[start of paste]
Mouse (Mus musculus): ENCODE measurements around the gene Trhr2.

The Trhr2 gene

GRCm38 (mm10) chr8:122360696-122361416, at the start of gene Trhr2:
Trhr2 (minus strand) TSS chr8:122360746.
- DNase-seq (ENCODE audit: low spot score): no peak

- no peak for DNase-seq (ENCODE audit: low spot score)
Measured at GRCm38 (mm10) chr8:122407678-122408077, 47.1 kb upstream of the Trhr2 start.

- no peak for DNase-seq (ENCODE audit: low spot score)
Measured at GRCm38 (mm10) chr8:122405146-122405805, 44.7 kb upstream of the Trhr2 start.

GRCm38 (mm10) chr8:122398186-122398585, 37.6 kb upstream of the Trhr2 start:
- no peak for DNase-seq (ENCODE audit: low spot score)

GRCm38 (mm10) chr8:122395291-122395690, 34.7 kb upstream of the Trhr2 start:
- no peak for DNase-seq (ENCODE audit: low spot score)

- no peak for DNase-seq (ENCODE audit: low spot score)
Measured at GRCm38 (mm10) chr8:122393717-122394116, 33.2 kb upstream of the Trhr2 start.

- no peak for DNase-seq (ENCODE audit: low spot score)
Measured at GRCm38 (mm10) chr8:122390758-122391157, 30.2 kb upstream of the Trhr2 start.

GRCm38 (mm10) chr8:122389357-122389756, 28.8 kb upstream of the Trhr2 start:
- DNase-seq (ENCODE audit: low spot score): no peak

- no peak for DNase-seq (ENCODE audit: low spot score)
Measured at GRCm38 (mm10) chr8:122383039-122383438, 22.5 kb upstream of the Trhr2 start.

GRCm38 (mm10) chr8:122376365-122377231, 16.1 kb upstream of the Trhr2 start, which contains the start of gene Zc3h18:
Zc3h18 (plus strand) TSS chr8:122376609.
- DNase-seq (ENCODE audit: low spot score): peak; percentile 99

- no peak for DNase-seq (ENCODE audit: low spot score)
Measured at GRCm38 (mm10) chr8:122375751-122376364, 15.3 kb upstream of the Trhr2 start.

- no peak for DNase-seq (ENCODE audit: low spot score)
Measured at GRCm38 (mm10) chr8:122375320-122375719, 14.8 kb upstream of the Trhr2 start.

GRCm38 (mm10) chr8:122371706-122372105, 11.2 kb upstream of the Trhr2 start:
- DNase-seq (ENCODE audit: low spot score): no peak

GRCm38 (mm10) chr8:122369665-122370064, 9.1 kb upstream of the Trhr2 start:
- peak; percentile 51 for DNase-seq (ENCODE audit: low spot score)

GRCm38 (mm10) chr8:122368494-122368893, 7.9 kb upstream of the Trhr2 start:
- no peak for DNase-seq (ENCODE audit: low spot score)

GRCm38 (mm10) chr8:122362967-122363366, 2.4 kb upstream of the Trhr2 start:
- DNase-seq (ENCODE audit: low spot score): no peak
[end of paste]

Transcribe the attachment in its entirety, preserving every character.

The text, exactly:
Mouse (Mus musculus): ENCODE measurements around the gene Trhr2.

The Trhr2 gene

GRCm38 (mm10) chr8:122360696-122361416, at the start of gene Trhr2:
Trhr2 (minus strand) TSS chr8:122360746.
- DNase-seq (ENCODE audit: low spot score): no peak

- no peak for DNase-seq (ENCODE audit: low spot score)
Measured at GRCm38 (mm10) chr8:122407678-122408077, 47.1 kb upstream of the Trhr2 start.

- no peak for DNase-seq (ENCODE audit: low spot score)
Measured at GRCm38 (mm10) chr8:122405146-122405805, 44.7 kb upstream of the Trhr2 start.

GRCm38 (mm10) chr8:122398186-122398585, 37.6 kb upstream of the Trhr2 start:
- no peak for DNase-seq (ENCODE audit: low spot score)

GRCm38 (mm10) chr8:122395291-122395690, 34.7 kb upstream of the Trhr2 start:
- no peak for DNase-seq (ENCODE audit: low spot score)

- no peak for DNase-seq (ENCODE audit: low spot score)
Measured at GRCm38 (mm10) chr8:122393717-122394116, 33.2 kb upstream of the Trhr2 start.

- no peak for DNase-seq (ENCODE audit: low spot score)
Measured at GRCm38 (mm10) chr8:122390758-122391157, 30.2 kb upstream of the Trhr2 start.

GRCm38 (mm10) chr8:122389357-122389756, 28.8 kb upstream of the Trhr2 start:
- DNase-seq (ENCODE audit: low spot score): no peak

- no peak for DNase-seq (ENCODE audit: low spot score)
Measured at GRCm38 (mm10) chr8:122383039-122383438, 22.5 kb upstream of the Trhr2 start.

GRCm38 (mm10) chr8:122376365-122377231, 16.1 kb upstream of the Trhr2 start, which contains the start of gene Zc3h18:
Zc3h18 (plus strand) TSS chr8:122376609.
- DNase-seq (ENCODE audit: low spot score): peak; percentile 99

- no peak for DNase-seq (ENCODE audit: low spot score)
Measured at GRCm38 (mm10) chr8:122375751-122376364, 15.3 kb upstream of the Trhr2 start.

- no peak for DNase-seq (ENCODE audit: low spot score)
Measured at GRCm38 (mm10) chr8:122375320-122375719, 14.8 kb upstream of the Trhr2 start.

GRCm38 (mm10) chr8:122371706-122372105, 11.2 kb upstream of the Trhr2 start:
- DNase-seq (ENCODE audit: low spot score): no peak

GRCm38 (mm10) chr8:122369665-122370064, 9.1 kb upstream of the Trhr2 start:
- peak; percentile 51 for DNase-seq (ENCODE audit: low spot score)

GRCm38 (mm10) chr8:122368494-122368893, 7.9 kb upstream of the Trhr2 start:
- no peak for DNase-seq (ENCODE audit: low spot score)

GRCm38 (mm10) chr8:122362967-122363366, 2.4 kb upstream of the Trhr2 start:
- DNase-seq (ENCODE audit: low spot score): no peak